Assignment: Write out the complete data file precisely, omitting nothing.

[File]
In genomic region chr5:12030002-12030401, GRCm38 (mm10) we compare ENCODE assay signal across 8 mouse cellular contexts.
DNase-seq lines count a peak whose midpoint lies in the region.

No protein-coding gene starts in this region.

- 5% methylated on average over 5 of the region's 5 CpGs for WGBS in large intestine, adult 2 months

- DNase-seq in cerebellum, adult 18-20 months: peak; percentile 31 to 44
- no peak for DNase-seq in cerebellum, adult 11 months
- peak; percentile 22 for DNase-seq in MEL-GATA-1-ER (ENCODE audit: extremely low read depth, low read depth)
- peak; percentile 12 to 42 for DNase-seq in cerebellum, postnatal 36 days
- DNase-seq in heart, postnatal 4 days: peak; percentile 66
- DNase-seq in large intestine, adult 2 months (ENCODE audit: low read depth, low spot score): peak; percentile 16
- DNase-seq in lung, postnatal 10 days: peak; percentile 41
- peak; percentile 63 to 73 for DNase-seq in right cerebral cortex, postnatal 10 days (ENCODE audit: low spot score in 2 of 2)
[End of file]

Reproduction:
In genomic region chr5:12030002-12030401, GRCm38 (mm10) we compare ENCODE assay signal across 8 mouse cellular contexts.
DNase-seq lines count a peak whose midpoint lies in the region.

No protein-coding gene starts in this region.

- 5% methylated on average over 5 of the region's 5 CpGs for WGBS in large intestine, adult 2 months

- DNase-seq in cerebellum, adult 18-20 months: peak; percentile 31 to 44
- no peak for DNase-seq in cerebellum, adult 11 months
- peak; percentile 22 for DNase-seq in MEL-GATA-1-ER (ENCODE audit: extremely low read depth, low read depth)
- peak; percentile 12 to 42 for DNase-seq in cerebellum, postnatal 36 days
- DNase-seq in heart, postnatal 4 days: peak; percentile 66
- DNase-seq in large intestine, adult 2 months (ENCODE audit: low read depth, low spot score): peak; percentile 16
- DNase-seq in lung, postnatal 10 days: peak; percentile 41
- peak; percentile 63 to 73 for DNase-seq in right cerebral cortex, postnatal 10 days (ENCODE audit: low spot score in 2 of 2)